Three Pillars of Sports Venue Security

Three Pillars of Sports Venue Security

Situational Awareness, Identification, Operations

Stadium security has gotten a lot more complicated than apprehending seat jumpers, defusing confrontations and ejecting rowdy fans for imbibing one too many beers. These days, events are all about the total fan experience — the tailgating parties, the street vendors, and the additional activities and entertainment outside the gate. Once inside the venue there are the crowded concourses, the bars and VIP lounges, and lots more. All this activity happening simultaneously stretches security resources to the max. It’s one of the main reasons you’d be hard pressed to find a spectator venue today that doesn’t deploy network surveillance cameras as a force multiplier. Video systems provide stadiums three important advantages: situational awareness, identification and operational insight.

Improving Situational Awareness

Stadiums are like small cities. In addition to the seating bowl, retail shops, concession stands and restaurants, there are ATMs for patron convenience, first aid stations for medical emergencies, escalators, elevators, meeting rooms, parking garages and parking lots. With multiple entry points, security needs to draw on a full portfolio of network cameras to advance situational awareness, protect public safety and resolve problems quickly. By relying on network-based technology, it also makes it easier to share situational awareness with local, state and federal law enforcement and first responders as needed.

Outside the venue. Network cameras mounted on the roof not only give security a comprehensive view of the parking lot and gate entrances, but also the surrounding thoroughfare. Using a mix of HD and megapixel fixed dome and PTZ cameras allow security to spot approaching vehicles and capture critical details that could forestall liability claims and expedite criminal investigations. Adding video analytics such as license plate recognition can provide another layer of security.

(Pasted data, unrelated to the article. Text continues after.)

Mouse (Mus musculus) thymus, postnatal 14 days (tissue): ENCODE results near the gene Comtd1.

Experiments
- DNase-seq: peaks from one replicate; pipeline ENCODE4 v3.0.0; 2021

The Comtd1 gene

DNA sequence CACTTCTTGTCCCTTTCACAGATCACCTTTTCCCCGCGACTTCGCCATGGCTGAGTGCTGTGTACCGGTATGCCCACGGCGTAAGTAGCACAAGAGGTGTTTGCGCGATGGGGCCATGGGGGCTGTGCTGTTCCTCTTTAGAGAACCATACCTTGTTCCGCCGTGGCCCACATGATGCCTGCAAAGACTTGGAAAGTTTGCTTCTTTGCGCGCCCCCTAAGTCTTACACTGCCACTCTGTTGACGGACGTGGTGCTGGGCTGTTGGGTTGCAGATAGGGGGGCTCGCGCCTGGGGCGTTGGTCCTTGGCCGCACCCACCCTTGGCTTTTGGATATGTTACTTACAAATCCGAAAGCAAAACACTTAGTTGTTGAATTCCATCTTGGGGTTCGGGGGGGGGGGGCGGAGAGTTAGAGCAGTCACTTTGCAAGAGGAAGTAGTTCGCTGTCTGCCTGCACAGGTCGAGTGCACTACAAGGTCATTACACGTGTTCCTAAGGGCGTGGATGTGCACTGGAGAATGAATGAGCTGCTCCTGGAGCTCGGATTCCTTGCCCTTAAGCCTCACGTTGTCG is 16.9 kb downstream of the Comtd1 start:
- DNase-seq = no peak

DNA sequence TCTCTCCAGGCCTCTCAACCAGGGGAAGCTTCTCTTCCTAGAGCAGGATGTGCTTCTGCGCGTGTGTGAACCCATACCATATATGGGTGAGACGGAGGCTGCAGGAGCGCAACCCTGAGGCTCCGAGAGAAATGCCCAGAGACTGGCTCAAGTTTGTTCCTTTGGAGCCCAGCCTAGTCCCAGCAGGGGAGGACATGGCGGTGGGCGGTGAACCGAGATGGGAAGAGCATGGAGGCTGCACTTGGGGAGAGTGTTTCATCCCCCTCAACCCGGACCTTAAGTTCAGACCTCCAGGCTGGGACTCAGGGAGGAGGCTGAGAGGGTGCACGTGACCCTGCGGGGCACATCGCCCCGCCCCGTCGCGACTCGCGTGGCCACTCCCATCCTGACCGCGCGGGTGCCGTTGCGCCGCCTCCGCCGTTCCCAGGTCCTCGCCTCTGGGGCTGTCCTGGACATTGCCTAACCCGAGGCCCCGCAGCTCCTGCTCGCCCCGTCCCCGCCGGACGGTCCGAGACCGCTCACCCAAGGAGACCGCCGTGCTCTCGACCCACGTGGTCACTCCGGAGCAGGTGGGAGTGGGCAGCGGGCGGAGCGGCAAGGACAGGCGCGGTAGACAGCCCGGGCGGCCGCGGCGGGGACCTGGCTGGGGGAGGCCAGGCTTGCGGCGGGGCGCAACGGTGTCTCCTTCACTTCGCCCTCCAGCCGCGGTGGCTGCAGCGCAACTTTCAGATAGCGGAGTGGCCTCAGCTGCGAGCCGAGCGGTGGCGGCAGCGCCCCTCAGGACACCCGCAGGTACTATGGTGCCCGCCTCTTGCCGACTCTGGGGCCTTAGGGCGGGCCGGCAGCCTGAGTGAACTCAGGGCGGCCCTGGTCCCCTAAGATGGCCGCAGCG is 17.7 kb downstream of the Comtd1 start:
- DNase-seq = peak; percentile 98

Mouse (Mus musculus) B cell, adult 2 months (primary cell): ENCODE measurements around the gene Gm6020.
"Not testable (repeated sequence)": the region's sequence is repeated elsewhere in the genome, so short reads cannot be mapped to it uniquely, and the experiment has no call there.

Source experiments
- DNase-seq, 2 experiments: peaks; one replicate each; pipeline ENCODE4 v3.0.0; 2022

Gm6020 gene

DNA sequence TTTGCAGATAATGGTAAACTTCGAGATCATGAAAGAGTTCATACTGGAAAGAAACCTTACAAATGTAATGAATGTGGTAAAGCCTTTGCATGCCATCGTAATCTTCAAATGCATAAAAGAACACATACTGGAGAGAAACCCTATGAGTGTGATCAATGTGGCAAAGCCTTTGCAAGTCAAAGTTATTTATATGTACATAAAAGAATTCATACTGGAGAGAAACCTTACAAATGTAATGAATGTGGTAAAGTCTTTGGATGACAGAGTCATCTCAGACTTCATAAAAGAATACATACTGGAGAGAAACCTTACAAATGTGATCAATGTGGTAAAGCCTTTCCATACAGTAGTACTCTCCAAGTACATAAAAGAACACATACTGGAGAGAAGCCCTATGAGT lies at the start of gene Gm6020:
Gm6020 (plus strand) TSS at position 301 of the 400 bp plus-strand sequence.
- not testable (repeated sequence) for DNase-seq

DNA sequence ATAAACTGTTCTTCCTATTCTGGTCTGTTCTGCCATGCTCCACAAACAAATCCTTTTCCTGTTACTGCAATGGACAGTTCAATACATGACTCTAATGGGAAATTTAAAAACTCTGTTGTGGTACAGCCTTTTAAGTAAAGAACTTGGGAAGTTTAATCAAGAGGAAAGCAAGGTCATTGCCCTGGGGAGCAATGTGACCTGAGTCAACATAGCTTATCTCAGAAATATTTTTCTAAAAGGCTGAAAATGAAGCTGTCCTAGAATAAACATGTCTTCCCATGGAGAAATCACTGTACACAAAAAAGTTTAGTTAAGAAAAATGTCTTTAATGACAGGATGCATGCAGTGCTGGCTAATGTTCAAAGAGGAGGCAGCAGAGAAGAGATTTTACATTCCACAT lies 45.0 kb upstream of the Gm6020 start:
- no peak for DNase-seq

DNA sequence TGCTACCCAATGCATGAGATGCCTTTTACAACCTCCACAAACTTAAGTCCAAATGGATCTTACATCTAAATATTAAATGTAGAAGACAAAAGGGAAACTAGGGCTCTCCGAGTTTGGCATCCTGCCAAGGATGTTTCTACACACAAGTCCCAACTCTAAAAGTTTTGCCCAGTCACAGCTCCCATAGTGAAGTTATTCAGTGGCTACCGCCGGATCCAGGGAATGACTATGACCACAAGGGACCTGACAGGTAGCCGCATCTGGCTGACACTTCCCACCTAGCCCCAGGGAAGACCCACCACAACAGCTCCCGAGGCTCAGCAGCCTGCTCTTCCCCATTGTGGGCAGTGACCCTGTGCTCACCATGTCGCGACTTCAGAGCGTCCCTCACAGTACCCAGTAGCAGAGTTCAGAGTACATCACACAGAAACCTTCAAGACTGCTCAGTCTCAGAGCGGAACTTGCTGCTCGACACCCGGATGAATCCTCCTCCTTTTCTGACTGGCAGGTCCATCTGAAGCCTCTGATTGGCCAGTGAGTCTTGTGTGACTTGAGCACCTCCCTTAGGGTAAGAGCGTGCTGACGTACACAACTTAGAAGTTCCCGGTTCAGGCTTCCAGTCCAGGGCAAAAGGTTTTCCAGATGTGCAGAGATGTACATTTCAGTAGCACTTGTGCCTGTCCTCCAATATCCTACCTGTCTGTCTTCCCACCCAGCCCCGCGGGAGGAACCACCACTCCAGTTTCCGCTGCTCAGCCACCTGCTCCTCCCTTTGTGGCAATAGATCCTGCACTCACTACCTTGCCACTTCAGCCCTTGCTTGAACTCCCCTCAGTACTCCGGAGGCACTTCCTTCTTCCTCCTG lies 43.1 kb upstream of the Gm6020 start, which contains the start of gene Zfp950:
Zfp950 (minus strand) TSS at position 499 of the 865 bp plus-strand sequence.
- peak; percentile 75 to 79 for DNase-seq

There was an instance where the local police were trying to locate a suspect that they thought might have boarded a city bus in front of the stadium. They reviewed the stadiums external surveillance footage and saw which bus the person boarded. From there they were able to determine where he went, track him down and bring him in for questioning.

Inside the venue. Because lighting conditions vary throughout the venue, stadiums often opt for wide dynamic range cameras that can provide exceptional detail both in bright sunlight and shadow. This is especially useful in areas like loading docks, where it’s important to visually verify what’s being delivered. Another security strategy is to link network cameras to panic buttons throughout the stadium enable security to quickly assess the nature of the emergency and dispatch the appropriate assistance to that location. For example, the security office monitoring the cameras once spotted a fan having a seizure and quickly dispatched medical personnel and called 911 for immediate assistance. It saved the man’s life.

Some stadiums use their cameras in concert with their security complaint hotline. If a fan reports a situation is getting out of hand, camera operators can locate the trouble spot on their video monitors and push a video clip to security personnel that identifies the unruly fan and their exact location.

One stadium that was hosting a major concert used network thermal cameras to prevent excited fans from being trampled in the crowd. Because the cameras detected heat signatures, the camera could alert security that a person who had fallen down or a small child was lost in the commotion.

Adding motion sensor alerts to areas that typically should have little foot traffic, simultaneously reviewing incidents from multiple camera angles while live viewing those same cameras, and a host of analytics like gunshot detection and aggression detection provide stadium security with smarter, more immediate situational awareness across the entire venue.

Improving Identification

Most stadiums restrict access to certain areas of the venue: player entrances, locker rooms, press boxes, VIP suites, catering kitchens, etc. Network cameras can play a key role in deterring unauthorized individuals from going where they shouldn’t. Many stadiums integrate their access control systems with surveillance cameras to visually verify that the person using the key card or badge matches with the face in the database. The cameras also provide a great tool for detecting piggybacking, people attempting to gain entrance by going through the checkpoint on the close tail of an authorized person.